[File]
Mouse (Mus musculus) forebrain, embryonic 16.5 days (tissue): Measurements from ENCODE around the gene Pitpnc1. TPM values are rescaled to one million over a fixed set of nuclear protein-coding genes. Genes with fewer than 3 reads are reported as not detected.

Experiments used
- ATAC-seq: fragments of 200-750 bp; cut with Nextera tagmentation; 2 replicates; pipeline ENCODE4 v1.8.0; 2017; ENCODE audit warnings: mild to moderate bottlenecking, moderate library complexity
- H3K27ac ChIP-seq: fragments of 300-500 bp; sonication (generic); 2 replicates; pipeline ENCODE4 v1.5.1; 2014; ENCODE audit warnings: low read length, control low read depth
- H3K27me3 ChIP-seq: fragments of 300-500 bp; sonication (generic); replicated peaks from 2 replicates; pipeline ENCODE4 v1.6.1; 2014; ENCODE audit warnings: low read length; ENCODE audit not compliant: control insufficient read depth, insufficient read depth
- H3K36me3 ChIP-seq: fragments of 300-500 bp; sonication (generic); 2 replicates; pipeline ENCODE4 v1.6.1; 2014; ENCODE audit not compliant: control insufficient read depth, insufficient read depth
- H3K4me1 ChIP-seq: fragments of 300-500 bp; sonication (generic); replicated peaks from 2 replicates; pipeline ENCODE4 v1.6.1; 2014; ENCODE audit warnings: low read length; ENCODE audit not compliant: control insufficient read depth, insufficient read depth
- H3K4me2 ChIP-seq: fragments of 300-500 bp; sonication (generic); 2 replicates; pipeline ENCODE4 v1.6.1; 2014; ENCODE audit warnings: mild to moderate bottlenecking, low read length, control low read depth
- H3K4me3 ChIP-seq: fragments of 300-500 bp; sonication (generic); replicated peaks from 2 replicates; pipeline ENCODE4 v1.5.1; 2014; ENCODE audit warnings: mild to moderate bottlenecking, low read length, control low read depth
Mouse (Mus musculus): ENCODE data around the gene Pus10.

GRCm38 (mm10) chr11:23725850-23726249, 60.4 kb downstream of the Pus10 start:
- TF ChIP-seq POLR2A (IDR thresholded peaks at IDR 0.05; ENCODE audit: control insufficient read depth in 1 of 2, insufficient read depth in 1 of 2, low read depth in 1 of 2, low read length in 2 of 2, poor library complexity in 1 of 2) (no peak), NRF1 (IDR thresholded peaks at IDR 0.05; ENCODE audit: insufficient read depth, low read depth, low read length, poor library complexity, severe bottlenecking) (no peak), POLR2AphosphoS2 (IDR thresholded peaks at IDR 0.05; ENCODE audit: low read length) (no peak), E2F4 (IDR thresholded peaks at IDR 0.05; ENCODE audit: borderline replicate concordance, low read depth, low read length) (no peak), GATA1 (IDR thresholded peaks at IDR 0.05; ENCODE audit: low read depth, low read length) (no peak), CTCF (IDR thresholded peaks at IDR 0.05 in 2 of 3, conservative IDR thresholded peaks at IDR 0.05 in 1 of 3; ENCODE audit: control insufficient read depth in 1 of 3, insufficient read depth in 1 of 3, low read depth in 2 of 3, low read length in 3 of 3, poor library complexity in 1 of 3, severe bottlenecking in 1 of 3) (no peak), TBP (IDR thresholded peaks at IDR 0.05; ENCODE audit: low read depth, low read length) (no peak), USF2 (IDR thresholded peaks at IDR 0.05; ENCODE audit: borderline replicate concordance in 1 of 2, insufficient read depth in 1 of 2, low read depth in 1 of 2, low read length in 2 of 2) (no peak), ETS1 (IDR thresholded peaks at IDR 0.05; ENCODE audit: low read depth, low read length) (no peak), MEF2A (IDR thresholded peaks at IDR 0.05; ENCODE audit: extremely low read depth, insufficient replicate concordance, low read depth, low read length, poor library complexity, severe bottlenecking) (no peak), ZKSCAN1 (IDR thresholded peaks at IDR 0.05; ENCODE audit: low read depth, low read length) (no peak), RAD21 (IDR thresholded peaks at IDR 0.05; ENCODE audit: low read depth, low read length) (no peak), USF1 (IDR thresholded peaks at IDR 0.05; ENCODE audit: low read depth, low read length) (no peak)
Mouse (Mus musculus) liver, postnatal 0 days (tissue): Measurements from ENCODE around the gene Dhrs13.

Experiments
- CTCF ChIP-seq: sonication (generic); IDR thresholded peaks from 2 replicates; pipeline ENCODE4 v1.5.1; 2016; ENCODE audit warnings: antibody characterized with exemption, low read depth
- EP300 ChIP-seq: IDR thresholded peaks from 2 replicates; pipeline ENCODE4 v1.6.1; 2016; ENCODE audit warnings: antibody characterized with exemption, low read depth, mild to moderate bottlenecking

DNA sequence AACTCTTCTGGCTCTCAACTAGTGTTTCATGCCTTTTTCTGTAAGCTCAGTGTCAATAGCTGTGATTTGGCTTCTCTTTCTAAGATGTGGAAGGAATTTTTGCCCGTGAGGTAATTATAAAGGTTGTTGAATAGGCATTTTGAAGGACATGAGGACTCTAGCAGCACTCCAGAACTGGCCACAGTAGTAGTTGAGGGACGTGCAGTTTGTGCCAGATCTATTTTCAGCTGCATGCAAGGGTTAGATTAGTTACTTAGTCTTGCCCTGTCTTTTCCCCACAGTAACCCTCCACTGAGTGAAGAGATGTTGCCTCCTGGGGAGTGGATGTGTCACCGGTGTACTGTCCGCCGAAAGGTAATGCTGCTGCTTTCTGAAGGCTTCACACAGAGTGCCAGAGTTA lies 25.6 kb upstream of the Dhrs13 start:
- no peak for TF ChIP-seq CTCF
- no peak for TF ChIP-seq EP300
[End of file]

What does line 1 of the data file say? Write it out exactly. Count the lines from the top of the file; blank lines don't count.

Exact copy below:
Mouse (Mus musculus) forebrain, embryonic 16.5 days (tissue): Measurements from ENCODE around the gene Pitpnc1. TPM values are rescaled to one million over a fixed set of nuclear protein-coding genes. Genes with fewer than 3 reads are reported as not detected.